There are 3 file types use the .ORG file extension:
1. Lotus Organizer File
An ORG file is a data file created by Lotus organizer, a program used to manage personal information. It contains information such as a calendar, contacts, a to do list, and a planner.
The ORG file format was the first format used by Lotus Organizer. The following list includes each version of Lotus Organizer and the file format the version used:
- Version and 1 and 1.1 - ORG file format
- Version 2 - .OR2 file format
- Version 97 (3.1) - .OR3 file format
- Version 97 GS (4 and 4.1) - .OR4 file format
- Version 5 - .OR5 file format
- Version 6 - .OR6 file format
NOTE: Lotus Organizer was discontinued in 2013 and is no longer available for download.
|IBM Lotus Organizer (part of Lotus SmartSuite)|
Updated: November 3, 2016
2. Organya Music File
An ORG file is an audio file used by Cave Story, an action-adventure video game released in 2004. It contains music played within the game. ORG files cannot be played by most popular media players, but can be played in OrgMaker.
You can open ORG files with OrgMaker, which is available for download online. The program is primarily available in Japanese, though English and Chinese translations exist.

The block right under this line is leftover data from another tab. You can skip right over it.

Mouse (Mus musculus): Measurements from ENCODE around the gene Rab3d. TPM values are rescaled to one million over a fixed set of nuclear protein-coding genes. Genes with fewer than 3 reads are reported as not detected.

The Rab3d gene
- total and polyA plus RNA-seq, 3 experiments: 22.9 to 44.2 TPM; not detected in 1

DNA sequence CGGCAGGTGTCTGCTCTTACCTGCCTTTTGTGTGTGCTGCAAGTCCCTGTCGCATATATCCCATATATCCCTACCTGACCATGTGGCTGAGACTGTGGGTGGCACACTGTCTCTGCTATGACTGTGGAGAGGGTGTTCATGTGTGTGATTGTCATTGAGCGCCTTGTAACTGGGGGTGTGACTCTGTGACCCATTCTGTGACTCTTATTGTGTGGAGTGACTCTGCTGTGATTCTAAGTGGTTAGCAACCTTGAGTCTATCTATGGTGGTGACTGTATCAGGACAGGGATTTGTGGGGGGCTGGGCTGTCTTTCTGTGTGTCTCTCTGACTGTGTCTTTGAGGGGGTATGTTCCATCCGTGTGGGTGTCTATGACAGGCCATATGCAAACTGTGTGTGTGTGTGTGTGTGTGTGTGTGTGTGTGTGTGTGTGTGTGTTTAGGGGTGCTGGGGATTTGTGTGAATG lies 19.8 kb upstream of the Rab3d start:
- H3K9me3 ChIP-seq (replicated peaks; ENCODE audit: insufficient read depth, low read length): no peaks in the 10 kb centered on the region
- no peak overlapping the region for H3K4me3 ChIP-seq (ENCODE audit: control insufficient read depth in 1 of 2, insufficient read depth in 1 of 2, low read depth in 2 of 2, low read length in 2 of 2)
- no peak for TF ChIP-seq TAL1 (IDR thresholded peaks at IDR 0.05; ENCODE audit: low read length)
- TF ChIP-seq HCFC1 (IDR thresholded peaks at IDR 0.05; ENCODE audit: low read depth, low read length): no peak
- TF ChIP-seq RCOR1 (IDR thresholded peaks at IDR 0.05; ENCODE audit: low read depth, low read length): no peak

Updated: November 3, 2020
3. Emacs Org Text Document
An ORG file is a text document created by GNU Emacs, a cross-platform text editor. It stores plain text in the Org mode syntax, which includes simple marks to organize the hierarchy of the text, such as lists, headings, and font variations. ORG files may also contain metadata, such as the title of the document, the author that created it, and the date on which the document was created.
You can open ORG files with Emacs, which fully supports the Org mode markup language. Emacs allows you to edit and save the document, as well as convert it to other formats, such as .HTML and .ODT files. You can also convert ORG files to other types of documents with Pandoc on your computer or online in a web browser.
Since ORG files are saved in plain text, you can also open and edit them with a plain text or source code editor. Microsoft Notepad (Windows) and Apple TextEdit (macOS) are text editors bundled with their respective operating systems that support ORG files.
Updated: September 12, 2020